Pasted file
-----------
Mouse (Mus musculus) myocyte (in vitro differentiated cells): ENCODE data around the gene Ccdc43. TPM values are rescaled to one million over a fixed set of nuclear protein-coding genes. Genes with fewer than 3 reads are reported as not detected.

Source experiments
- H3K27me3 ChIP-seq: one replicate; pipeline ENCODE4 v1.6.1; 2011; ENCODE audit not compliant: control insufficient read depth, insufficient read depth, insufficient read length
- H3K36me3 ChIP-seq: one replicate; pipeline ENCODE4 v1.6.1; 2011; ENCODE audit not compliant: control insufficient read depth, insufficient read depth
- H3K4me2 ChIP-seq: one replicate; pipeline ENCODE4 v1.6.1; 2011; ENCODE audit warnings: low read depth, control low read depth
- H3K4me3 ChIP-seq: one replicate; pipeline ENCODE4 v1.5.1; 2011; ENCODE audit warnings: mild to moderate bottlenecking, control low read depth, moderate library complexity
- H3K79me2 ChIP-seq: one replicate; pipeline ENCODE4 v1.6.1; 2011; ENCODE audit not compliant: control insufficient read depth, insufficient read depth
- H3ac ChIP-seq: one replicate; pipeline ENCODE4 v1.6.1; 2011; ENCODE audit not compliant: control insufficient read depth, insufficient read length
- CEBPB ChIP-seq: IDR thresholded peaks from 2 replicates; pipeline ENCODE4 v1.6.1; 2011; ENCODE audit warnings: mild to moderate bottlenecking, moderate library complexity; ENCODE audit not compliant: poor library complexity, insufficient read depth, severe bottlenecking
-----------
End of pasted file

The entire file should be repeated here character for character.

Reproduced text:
Mouse (Mus musculus) myocyte (in vitro differentiated cells): ENCODE data around the gene Ccdc43. TPM values are rescaled to one million over a fixed set of nuclear protein-coding genes. Genes with fewer than 3 reads are reported as not detected.

Source experiments
- H3K27me3 ChIP-seq: one replicate; pipeline ENCODE4 v1.6.1; 2011; ENCODE audit not compliant: control insufficient read depth, insufficient read depth, insufficient read length
- H3K36me3 ChIP-seq: one replicate; pipeline ENCODE4 v1.6.1; 2011; ENCODE audit not compliant: control insufficient read depth, insufficient read depth
- H3K4me2 ChIP-seq: one replicate; pipeline ENCODE4 v1.6.1; 2011; ENCODE audit warnings: low read depth, control low read depth
- H3K4me3 ChIP-seq: one replicate; pipeline ENCODE4 v1.5.1; 2011; ENCODE audit warnings: mild to moderate bottlenecking, control low read depth, moderate library complexity
- H3K79me2 ChIP-seq: one replicate; pipeline ENCODE4 v1.6.1; 2011; ENCODE audit not compliant: control insufficient read depth, insufficient read depth
- H3ac ChIP-seq: one replicate; pipeline ENCODE4 v1.6.1; 2011; ENCODE audit not compliant: control insufficient read depth, insufficient read length
- CEBPB ChIP-seq: IDR thresholded peaks from 2 replicates; pipeline ENCODE4 v1.6.1; 2011; ENCODE audit warnings: mild to moderate bottlenecking, moderate library complexity; ENCODE audit not compliant: poor library complexity, insufficient read depth, severe bottlenecking